Beyond Edible Gardens - Horticultural Therapy




Beyond Edible Gardens - Horticultural Therapy

By Mark Zuleger-Thyss/Garden of Healing



Gardening is a creative art that provides a reduction in stress, anxiety, and depression. Spending time in your own garden improves health and well-being. Sleep gets better, serotonin and vitamin D levels increase, and the immune system strengthens, so get outside and put your hands in the mud. Light gardening tasks such as planting and potting can burn 330 calories an hour. Being engaged in the natural world is healthy for us. That is why the study of Horticultural Therapy has had a long history dating as far back as 2000 BC in Mesopotamia.

Over the years, gardening interventions have become widely available to those who suffer from mental health problems. In the 1940s and ‘50s, doctors recognized gardening was effective in revitalizing hospitalized war veterans, and Horticultural Therapy now can be found in rehabilitative, vocational, and community settings. Weeding and tilling the soil is enough to help you recover from injuries or soothe those who are disabled, disadvantaged, or vulnerable.

Interactions with gardens can be passive or active. You can sit or walk through them and enjoy their beauty – the fragrances, colors, and textures are plenty and meditative. Every garden has a purpose, but magnificent gardens have clear and beneficial goals. There are many types of therapeutic gardens: healing gardens, enabling gardens, rehabilitation gardens, and restorative gardens are just a few. Healing gardens have popped up adjacent to hospitals worldwide in recent years due to the recognition of their therapeutic powers. You do not need to own a garden as finding one at your local hospital, senior center, public or private schools are great options.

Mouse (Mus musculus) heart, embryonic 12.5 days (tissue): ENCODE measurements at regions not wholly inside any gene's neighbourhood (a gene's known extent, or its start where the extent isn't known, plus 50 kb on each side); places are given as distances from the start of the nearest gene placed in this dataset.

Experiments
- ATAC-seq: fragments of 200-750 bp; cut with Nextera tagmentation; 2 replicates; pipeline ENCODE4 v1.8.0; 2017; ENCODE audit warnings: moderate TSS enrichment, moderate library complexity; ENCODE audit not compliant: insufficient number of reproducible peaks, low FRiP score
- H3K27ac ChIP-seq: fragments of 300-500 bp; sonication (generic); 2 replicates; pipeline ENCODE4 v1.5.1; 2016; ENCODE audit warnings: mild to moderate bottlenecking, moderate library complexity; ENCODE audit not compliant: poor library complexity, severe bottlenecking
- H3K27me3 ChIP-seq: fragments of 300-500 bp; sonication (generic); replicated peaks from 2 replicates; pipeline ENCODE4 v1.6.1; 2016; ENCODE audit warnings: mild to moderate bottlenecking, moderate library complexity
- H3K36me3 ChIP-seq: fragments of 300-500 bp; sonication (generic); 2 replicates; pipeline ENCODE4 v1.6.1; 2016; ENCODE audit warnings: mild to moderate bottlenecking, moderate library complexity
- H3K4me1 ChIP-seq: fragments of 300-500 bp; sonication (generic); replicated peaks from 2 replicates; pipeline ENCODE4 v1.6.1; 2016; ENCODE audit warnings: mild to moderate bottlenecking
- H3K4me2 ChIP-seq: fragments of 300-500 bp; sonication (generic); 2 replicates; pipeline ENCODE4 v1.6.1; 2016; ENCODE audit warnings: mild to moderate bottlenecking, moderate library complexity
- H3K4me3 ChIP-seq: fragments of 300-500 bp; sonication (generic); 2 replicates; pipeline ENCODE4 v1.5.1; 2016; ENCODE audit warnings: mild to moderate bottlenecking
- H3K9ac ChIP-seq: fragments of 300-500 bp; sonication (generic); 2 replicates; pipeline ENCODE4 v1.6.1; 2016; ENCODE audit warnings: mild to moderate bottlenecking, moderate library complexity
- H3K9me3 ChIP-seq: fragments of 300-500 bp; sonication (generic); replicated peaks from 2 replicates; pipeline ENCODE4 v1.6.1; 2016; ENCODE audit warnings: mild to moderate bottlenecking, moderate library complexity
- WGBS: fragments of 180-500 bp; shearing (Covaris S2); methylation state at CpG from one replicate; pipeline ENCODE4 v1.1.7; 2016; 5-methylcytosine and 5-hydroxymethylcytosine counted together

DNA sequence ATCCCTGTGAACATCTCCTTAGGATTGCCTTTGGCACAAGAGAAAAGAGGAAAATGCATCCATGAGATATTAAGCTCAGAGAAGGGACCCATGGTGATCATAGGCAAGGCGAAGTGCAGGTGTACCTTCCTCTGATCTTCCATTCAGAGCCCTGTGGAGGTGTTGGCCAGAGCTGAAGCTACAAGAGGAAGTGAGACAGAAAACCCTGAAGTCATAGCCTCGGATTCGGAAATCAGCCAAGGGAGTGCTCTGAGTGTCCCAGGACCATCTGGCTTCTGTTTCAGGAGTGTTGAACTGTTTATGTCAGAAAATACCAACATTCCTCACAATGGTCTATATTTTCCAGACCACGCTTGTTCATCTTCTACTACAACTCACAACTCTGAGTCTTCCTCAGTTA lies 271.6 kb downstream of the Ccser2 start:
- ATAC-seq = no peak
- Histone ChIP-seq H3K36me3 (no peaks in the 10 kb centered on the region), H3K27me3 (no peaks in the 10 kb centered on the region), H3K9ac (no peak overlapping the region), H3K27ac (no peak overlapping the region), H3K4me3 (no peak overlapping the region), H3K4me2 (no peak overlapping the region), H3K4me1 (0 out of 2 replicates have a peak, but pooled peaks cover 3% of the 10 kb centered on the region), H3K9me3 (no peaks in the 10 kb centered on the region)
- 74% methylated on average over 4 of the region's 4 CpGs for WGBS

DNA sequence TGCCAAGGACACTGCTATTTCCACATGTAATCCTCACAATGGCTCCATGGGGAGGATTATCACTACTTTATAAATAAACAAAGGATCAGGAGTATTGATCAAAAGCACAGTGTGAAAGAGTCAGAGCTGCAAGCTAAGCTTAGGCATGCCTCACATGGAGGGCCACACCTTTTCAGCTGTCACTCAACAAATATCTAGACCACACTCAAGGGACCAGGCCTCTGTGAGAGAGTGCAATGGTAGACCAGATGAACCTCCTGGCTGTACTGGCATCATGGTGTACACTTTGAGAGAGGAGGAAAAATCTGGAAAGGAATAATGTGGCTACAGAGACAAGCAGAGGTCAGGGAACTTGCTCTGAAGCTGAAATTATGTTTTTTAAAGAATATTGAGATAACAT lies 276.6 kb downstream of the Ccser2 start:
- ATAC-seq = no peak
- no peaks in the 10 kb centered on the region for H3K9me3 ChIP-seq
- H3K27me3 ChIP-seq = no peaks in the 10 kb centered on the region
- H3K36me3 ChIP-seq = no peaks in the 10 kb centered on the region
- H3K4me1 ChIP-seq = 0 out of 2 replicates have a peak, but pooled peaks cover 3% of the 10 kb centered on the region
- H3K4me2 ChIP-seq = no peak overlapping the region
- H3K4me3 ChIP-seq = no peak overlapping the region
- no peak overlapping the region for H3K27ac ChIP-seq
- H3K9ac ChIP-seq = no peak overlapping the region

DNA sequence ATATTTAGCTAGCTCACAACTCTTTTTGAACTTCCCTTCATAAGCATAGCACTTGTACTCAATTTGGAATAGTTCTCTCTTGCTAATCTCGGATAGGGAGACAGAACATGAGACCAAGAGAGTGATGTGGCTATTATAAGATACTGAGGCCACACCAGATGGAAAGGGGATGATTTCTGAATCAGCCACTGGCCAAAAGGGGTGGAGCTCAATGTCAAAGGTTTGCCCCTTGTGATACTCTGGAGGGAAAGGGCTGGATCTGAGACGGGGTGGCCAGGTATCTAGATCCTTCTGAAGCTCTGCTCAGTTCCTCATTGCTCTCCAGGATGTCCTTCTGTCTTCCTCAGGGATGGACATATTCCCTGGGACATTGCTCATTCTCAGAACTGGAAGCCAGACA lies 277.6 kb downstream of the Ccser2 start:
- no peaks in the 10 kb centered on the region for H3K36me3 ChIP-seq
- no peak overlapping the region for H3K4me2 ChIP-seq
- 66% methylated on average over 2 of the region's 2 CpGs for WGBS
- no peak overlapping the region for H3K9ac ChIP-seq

We create gardens to invite spontaneous play, exploration, discovery, and interaction for various audiences. Enabling Gardens can provide hands-on teaching for all ages and abilities. Professional garden designers create them to be barrier-free to provide sensory stimulation and physical activities in a non-threatening environment. Water is essential throughout a garden; you can add shooting fountains, cascading sheets, and cooling pools.

Gardens help to rejuvenate you and to feel better by being in harmony with nature. They offer respite and are places of retreat. You will find recovery rates improve, pain relief comes about, and your memory and social abilities are enhanced. Growing food is only one purpose, and edible gardens can be just as beautiful as ornamental or therapeutic ones. Nowadays, there is a garden out there for everyone.


“God Almighty first planted a garden. And indeed, it is the purest of human pleasures. It is the greatest refreshment to the spirits of man.”

– Francis Bacon (1625) Essays ‘Of Gardens’



© 2020 Mark Zuleger-Thyss, Garden of Healing LLC. All rights reserved.

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